View Mobile Site

Hall's wish list for sales tax to include sewer, roads

SPLOST renewal will be on fall ballot

POSTED: June 15, 2014 12:30 a.m.

As Hall County moves forward on gathering public comment for a seventh special purpose local option sales tax, departments are also preparing their own wish lists.

Local government officials gathered last week to hold the first of three public meetings to receive input on what capital projects should be funded by a new five-year round of SPLOST.

Residents in attendance were handed a flyer and asked to check off what kinds of projects they would like to see funded — roads, parks, government buildings, water and sewer infrastructure, public safety — and a comments section was provided for anyone to address projects not on the short list, such as libraries.

Hall County residents will vote on whether to extend the 1 percent sales tax this fall. The latest revenue projection for the tax is about $158 million. That money would be distributed between the county and its municipalities based on population figures.

The county wish list, however, reflects just how substantial capital project needs are as the county prepares for expected growth in the coming years.

County finance officials received about $3.5 million in capital expense requests for the 2015 fiscal year. But only about $1.1 million has been included in the proposed budget.

Of course, the wish list also reflects the challenges of managing this growth, particularly as residents in South Hall push back against unchecked development.

Hall County has identified $223 million worth of capital projects, which includes about $44 million in municipal distributions.

Road improvements top the list, with about $87 million in repairs, upgrades and new construction earmarked for potential funding.

These projects include widening Spout Springs Road; intersection improvements at Hog Mountain and Cash roads; culvert and bridge replacements; and traffic safety enhancements.

However, the proposed costs for new road construction, such as for Spout Springs Road and a Sardis Road connector, only include right-of-way acquisition. Construction costs would add to this expense.

Another $29 million has been eyed for sewer system projects, including expansion of both the North Hall and South Hall lines.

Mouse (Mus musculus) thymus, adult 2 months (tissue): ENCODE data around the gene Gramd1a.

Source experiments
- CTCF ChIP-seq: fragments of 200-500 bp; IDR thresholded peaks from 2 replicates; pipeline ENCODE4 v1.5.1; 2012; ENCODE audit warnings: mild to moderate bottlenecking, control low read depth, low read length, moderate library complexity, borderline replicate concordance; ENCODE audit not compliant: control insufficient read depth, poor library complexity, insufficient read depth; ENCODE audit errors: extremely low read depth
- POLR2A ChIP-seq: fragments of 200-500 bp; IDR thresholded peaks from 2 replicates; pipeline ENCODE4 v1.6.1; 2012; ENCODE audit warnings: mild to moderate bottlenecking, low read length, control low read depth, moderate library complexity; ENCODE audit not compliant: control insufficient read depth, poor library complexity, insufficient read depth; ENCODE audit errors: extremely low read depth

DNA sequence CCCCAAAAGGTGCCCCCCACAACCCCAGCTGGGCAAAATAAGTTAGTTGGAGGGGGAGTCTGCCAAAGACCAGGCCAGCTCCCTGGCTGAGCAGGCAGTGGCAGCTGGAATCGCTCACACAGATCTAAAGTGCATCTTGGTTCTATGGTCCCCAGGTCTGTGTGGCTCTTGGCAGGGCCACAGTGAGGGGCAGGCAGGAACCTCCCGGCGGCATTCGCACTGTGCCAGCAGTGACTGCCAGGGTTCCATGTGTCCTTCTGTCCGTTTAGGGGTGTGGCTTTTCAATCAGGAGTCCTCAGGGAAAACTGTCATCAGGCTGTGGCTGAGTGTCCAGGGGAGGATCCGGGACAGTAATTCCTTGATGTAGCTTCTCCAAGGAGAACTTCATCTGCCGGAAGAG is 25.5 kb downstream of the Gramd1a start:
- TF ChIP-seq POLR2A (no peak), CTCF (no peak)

Moving down the list, about $5 million has been identified for park renovations, $4 million for building renovations, and $3.5 million to renovate the Gainesville library branch and purchase 60,000 books.

Public safety projects and expenses are robust. About $5 million has been identified to replace 20 sheriff’s patrol vehicles annually, while other funding could be directed to upgrades at the jail.

Meanwhile, Hall County Fire Services has built a list of projects to fund new fire stations, purchase new vehicles and upgrade emergency medical supplies. An additional $12 million has been identified to upgrade the E-911 system.

SPLOST money cannot be spent on maintenance and operations costs, meaning these expenses will fall on the general fund and other revenue streams in the budget.

This fact makes it even more critical for county officials to choose projects that can be sustained going forward.

For all the projects on the wish list, the county would incur about $1 million in annual operating expenses.

“We will have an additional vetting process with staff,” Hall County Administrator Randy Knighton told The Times in an email. “It is imperative that we receive public input and then discuss these proposals with our county commission for their final determination. Again, I would emphasize that this is a first draft that will undergo modification and change in conjunction with expected revenue.”


Contents of this site are © Copyright 2010 The Times, Gainesville, GA. All rights reserved. Privacy policy and Terms of service

Powered by
Morris Technology
Please wait ...